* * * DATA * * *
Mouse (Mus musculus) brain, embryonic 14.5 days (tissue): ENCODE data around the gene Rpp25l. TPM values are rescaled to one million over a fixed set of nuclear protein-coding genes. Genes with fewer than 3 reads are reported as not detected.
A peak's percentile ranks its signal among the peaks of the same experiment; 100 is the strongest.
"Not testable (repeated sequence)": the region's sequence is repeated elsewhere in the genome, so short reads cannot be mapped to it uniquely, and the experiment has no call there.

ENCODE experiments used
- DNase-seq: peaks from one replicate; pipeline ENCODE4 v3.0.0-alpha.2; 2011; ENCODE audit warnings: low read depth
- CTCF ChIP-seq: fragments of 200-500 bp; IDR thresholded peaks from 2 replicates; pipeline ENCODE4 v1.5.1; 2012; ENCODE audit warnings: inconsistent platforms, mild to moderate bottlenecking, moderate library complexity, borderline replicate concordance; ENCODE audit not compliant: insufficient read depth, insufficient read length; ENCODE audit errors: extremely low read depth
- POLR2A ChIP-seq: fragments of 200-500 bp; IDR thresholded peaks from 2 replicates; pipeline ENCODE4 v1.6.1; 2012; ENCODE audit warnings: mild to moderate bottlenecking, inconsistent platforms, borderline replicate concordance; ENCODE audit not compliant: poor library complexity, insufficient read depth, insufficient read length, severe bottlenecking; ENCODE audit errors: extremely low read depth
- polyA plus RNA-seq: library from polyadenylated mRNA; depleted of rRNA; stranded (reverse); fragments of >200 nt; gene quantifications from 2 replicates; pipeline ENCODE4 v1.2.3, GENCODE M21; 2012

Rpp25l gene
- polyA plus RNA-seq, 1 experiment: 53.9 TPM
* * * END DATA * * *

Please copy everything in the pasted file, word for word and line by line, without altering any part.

Mouse (Mus musculus) brain, embryonic 14.5 days (tissue): ENCODE data around the gene Rpp25l. TPM values are rescaled to one million over a fixed set of nuclear protein-coding genes. Genes with fewer than 3 reads are reported as not detected.
A peak's percentile ranks its signal among the peaks of the same experiment; 100 is the strongest.
"Not testable (repeated sequence)": the region's sequence is repeated elsewhere in the genome, so short reads cannot be mapped to it uniquely, and the experiment has no call there.

ENCODE experiments used
- DNase-seq: peaks from one replicate; pipeline ENCODE4 v3.0.0-alpha.2; 2011; ENCODE audit warnings: low read depth
- CTCF ChIP-seq: fragments of 200-500 bp; IDR thresholded peaks from 2 replicates; pipeline ENCODE4 v1.5.1; 2012; ENCODE audit warnings: inconsistent platforms, mild to moderate bottlenecking, moderate library complexity, borderline replicate concordance; ENCODE audit not compliant: insufficient read depth, insufficient read length; ENCODE audit errors: extremely low read depth
- POLR2A ChIP-seq: fragments of 200-500 bp; IDR thresholded peaks from 2 replicates; pipeline ENCODE4 v1.6.1; 2012; ENCODE audit warnings: mild to moderate bottlenecking, inconsistent platforms, borderline replicate concordance; ENCODE audit not compliant: poor library complexity, insufficient read depth, insufficient read length, severe bottlenecking; ENCODE audit errors: extremely low read depth
- polyA plus RNA-seq: library from polyadenylated mRNA; depleted of rRNA; stranded (reverse); fragments of >200 nt; gene quantifications from 2 replicates; pipeline ENCODE4 v1.2.3, GENCODE M21; 2012

Rpp25l gene
- polyA plus RNA-seq, 1 experiment: 53.9 TPM